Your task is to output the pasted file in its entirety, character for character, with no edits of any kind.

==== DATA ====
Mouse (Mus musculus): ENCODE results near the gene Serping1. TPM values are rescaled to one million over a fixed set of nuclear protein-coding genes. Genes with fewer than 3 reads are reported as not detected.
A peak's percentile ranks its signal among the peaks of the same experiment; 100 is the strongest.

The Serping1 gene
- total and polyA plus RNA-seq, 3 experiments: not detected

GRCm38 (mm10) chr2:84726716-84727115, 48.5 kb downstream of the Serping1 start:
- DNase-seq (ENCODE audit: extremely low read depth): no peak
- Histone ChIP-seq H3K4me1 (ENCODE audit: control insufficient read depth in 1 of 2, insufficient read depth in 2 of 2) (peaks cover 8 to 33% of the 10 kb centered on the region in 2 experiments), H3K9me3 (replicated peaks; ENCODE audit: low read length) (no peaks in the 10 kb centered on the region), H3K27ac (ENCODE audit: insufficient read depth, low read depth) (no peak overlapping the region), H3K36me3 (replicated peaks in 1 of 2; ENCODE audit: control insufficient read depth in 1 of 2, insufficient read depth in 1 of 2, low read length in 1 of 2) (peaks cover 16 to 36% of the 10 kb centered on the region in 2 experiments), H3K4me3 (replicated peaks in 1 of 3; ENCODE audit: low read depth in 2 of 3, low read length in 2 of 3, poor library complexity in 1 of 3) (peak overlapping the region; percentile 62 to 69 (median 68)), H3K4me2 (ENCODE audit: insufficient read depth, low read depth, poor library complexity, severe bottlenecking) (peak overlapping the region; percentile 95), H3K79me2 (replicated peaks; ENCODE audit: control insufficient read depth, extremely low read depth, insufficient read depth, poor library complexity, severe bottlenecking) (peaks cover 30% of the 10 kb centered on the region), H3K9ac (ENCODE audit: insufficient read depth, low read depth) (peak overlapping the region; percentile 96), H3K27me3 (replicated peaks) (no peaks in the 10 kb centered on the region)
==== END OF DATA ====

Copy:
Mouse (Mus musculus): ENCODE results near the gene Serping1. TPM values are rescaled to one million over a fixed set of nuclear protein-coding genes. Genes with fewer than 3 reads are reported as not detected.
A peak's percentile ranks its signal among the peaks of the same experiment; 100 is the strongest.

The Serping1 gene
- total and polyA plus RNA-seq, 3 experiments: not detected

GRCm38 (mm10) chr2:84726716-84727115, 48.5 kb downstream of the Serping1 start:
- DNase-seq (ENCODE audit: extremely low read depth): no peak
- Histone ChIP-seq H3K4me1 (ENCODE audit: control insufficient read depth in 1 of 2, insufficient read depth in 2 of 2) (peaks cover 8 to 33% of the 10 kb centered on the region in 2 experiments), H3K9me3 (replicated peaks; ENCODE audit: low read length) (no peaks in the 10 kb centered on the region), H3K27ac (ENCODE audit: insufficient read depth, low read depth) (no peak overlapping the region), H3K36me3 (replicated peaks in 1 of 2; ENCODE audit: control insufficient read depth in 1 of 2, insufficient read depth in 1 of 2, low read length in 1 of 2) (peaks cover 16 to 36% of the 10 kb centered on the region in 2 experiments), H3K4me3 (replicated peaks in 1 of 3; ENCODE audit: low read depth in 2 of 3, low read length in 2 of 3, poor library complexity in 1 of 3) (peak overlapping the region; percentile 62 to 69 (median 68)), H3K4me2 (ENCODE audit: insufficient read depth, low read depth, poor library complexity, severe bottlenecking) (peak overlapping the region; percentile 95), H3K79me2 (replicated peaks; ENCODE audit: control insufficient read depth, extremely low read depth, insufficient read depth, poor library complexity, severe bottlenecking) (peaks cover 30% of the 10 kb centered on the region), H3K9ac (ENCODE audit: insufficient read depth, low read depth) (peak overlapping the region; percentile 96), H3K27me3 (replicated peaks) (no peaks in the 10 kb centered on the region)